From the Richmond Commercial Bulletin, 5/6/1865, p. 3, c. 1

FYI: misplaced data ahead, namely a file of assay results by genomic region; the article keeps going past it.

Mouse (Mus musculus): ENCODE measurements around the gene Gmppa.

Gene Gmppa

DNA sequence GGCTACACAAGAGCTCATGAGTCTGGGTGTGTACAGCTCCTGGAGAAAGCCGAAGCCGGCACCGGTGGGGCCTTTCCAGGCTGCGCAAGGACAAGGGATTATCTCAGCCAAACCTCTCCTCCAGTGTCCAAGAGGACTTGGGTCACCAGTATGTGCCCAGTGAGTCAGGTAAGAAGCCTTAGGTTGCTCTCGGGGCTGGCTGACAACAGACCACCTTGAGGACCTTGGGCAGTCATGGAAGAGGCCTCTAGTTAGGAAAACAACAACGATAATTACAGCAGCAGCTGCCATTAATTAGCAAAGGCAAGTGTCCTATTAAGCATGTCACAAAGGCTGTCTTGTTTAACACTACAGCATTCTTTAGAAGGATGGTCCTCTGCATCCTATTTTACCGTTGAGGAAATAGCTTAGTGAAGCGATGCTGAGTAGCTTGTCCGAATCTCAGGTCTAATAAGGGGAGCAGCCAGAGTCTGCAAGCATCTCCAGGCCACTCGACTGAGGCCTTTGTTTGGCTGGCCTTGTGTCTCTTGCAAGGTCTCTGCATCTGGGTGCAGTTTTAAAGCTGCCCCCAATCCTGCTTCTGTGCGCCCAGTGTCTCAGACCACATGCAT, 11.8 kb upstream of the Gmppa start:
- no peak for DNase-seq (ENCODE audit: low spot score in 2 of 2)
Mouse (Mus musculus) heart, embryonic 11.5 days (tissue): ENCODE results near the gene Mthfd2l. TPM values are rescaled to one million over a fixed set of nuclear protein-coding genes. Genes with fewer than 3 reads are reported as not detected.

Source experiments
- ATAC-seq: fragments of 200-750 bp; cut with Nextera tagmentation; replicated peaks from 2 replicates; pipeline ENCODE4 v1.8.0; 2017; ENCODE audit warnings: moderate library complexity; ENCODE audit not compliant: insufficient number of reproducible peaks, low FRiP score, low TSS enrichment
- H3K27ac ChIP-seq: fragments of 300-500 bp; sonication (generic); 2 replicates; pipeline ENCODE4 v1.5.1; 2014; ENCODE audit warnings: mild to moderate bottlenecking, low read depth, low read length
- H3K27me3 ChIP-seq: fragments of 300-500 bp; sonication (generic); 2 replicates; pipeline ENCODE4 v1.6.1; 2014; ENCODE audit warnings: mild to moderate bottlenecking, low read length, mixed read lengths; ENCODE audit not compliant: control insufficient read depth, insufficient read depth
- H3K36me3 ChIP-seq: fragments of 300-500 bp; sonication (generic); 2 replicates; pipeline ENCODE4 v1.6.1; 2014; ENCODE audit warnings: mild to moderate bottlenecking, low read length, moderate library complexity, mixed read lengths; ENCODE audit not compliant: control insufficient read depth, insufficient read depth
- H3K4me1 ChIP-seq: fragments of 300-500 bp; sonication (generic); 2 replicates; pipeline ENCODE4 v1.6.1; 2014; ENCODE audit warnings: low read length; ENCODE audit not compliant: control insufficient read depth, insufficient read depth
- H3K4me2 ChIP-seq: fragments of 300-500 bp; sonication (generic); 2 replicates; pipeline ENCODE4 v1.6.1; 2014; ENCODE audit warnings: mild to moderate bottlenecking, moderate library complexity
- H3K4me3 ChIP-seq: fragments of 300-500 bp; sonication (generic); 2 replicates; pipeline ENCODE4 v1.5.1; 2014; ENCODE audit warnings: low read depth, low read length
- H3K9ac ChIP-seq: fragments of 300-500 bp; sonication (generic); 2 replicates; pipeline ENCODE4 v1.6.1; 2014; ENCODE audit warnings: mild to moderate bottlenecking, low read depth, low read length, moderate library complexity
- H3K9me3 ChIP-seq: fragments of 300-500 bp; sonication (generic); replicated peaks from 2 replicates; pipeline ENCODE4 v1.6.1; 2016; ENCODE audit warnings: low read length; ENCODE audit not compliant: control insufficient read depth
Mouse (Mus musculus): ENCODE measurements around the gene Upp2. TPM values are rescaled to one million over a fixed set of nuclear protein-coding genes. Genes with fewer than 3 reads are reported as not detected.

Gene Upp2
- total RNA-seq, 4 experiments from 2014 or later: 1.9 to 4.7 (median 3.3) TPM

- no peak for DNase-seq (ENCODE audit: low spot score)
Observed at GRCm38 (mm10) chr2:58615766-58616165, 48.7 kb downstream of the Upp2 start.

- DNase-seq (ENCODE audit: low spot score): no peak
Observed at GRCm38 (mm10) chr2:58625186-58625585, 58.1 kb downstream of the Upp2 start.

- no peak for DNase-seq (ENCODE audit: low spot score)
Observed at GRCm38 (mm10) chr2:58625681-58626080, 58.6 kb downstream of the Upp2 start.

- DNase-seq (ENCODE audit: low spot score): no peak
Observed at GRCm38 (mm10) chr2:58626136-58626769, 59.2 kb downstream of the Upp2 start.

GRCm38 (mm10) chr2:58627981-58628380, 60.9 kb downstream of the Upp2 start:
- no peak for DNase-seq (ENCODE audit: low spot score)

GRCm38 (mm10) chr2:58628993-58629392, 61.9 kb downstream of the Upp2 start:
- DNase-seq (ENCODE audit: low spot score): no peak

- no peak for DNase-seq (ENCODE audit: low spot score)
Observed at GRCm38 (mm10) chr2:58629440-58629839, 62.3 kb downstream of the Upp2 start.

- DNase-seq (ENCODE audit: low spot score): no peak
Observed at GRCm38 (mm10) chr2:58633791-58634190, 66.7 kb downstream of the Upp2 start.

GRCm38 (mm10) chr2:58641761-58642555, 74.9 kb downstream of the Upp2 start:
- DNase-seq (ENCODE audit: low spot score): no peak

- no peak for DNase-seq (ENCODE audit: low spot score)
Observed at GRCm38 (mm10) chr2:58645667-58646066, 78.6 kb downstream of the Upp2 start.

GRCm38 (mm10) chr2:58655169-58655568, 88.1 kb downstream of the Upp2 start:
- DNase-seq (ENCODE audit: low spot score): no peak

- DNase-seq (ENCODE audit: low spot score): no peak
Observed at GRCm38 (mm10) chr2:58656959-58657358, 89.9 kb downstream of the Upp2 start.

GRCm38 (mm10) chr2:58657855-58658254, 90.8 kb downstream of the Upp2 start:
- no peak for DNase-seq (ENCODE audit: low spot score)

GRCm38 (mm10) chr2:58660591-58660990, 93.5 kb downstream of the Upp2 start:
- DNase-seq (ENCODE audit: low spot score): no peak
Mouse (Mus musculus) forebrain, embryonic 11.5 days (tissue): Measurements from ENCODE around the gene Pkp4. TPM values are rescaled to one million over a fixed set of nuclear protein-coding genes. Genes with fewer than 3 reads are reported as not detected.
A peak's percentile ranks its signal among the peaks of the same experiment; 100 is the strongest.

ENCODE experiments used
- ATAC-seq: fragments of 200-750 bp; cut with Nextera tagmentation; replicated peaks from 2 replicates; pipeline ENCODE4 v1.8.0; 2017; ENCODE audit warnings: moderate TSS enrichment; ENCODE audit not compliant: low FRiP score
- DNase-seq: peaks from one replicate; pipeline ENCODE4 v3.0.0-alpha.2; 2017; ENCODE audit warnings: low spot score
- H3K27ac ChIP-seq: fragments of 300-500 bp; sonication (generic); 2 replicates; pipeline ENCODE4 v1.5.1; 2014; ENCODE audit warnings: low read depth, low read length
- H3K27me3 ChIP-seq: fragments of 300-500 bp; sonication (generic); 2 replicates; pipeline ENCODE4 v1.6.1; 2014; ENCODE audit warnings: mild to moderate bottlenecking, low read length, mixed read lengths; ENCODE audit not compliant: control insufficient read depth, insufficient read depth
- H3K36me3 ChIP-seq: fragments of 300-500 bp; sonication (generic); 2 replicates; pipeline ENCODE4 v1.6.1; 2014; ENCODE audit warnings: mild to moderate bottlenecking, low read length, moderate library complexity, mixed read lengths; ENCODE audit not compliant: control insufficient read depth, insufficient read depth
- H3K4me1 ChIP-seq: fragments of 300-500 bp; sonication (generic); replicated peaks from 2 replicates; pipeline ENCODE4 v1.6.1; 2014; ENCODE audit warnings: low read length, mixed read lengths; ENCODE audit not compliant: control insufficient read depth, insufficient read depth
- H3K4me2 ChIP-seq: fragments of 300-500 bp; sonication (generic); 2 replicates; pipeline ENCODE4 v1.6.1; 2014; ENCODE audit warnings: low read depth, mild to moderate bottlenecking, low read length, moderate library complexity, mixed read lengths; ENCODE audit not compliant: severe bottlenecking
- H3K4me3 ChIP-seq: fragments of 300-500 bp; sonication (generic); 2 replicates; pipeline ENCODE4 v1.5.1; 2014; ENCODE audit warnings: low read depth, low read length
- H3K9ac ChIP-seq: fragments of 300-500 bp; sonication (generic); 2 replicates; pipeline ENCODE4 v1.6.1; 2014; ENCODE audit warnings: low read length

THE ARREST OF THE AGENTS OF EXCHANGE. – A great deal of speculation and surmise has been indulged in as to the real grounds upon which Messrs. Robert Ould and William H. Hatch, Confederate Agents of Exchange, were arrested by the military authorities and committed to the Libby Prison. We believe it is understood that the arrests were made upon an order from Washington, and that the parties so incarcerated are charged, upon the affidavit of several persons, with embezzlement – or, in other words, with the malappropriation of funds belonging to the prisoners of war in Richmond, and sent them by friends, and entrusted into their hands as agents of exchange. The residence of Col. Hatch, in the upper part of the city, was taken possession of by the Provost Marshal, and a large amount in greenbacks, gold, &c., was surrendered to him, which, it was said, belonged to the prisoners. Major Morfitt, an officer in Col. Carrington’s department, was the custodian of all monies and valuables sent to and taken from the persons of the prisoners, but when Richmond was evacuated he left the city, removing the safe in which a large sum of money and valuables was contained. His whereabouts is unknown, but the friends of the officials under arrest are very anxious that he should return and give an account of his stewardship, which statement, it is asserted, would relieve both of the gentlemen now under arrest, from the charge under which they now unfortunately lie.

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